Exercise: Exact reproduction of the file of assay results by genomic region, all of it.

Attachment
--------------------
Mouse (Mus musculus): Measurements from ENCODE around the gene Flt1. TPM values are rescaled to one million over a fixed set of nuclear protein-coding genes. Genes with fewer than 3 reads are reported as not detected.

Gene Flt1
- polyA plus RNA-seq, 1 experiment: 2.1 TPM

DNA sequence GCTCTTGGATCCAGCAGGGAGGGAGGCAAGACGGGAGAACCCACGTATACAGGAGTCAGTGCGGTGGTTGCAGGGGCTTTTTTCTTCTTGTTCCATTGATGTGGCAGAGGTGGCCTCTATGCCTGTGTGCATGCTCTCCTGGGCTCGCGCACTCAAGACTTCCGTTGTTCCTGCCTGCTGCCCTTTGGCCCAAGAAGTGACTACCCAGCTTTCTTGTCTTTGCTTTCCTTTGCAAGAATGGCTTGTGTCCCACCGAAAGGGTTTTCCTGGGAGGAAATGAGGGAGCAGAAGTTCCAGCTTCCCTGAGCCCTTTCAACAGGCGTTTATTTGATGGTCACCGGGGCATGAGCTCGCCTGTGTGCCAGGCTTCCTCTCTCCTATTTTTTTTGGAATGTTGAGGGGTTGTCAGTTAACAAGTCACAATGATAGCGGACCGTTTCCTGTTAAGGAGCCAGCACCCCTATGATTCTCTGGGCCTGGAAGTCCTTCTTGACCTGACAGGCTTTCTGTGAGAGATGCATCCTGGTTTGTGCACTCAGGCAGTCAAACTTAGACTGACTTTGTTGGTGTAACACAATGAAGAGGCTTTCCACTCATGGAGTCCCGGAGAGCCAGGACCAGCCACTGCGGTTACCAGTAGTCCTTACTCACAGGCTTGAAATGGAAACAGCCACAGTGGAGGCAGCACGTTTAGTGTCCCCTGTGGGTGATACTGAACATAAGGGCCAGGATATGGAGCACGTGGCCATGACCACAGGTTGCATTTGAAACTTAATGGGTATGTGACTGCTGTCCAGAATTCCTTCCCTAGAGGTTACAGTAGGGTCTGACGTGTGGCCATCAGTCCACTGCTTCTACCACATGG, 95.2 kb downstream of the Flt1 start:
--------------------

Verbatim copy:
Mouse (Mus musculus): Measurements from ENCODE around the gene Flt1. TPM values are rescaled to one million over a fixed set of nuclear protein-coding genes. Genes with fewer than 3 reads are reported as not detected.

Gene Flt1
- polyA plus RNA-seq, 1 experiment: 2.1 TPM

DNA sequence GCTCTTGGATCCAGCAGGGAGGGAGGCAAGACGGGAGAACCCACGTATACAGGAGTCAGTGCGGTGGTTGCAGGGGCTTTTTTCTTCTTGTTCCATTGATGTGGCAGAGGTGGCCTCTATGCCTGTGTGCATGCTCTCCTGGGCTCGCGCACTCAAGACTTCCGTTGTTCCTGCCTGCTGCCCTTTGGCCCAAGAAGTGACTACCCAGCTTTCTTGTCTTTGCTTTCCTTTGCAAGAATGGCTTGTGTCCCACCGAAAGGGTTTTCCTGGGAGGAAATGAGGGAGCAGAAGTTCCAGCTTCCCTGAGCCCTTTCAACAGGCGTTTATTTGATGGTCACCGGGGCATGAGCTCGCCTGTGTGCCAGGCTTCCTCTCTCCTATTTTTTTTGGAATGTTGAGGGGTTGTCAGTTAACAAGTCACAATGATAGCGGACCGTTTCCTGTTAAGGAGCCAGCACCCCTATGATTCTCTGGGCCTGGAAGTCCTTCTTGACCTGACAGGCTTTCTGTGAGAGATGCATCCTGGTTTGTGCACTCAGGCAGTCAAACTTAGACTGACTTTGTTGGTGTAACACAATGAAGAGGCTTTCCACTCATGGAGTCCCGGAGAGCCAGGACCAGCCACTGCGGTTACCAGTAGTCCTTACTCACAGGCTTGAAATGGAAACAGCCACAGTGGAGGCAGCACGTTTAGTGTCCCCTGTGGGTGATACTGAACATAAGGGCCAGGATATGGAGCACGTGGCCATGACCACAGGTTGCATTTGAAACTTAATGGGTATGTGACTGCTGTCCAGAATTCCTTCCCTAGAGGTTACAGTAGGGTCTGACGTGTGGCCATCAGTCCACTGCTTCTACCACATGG, 95.2 kb downstream of the Flt1 start: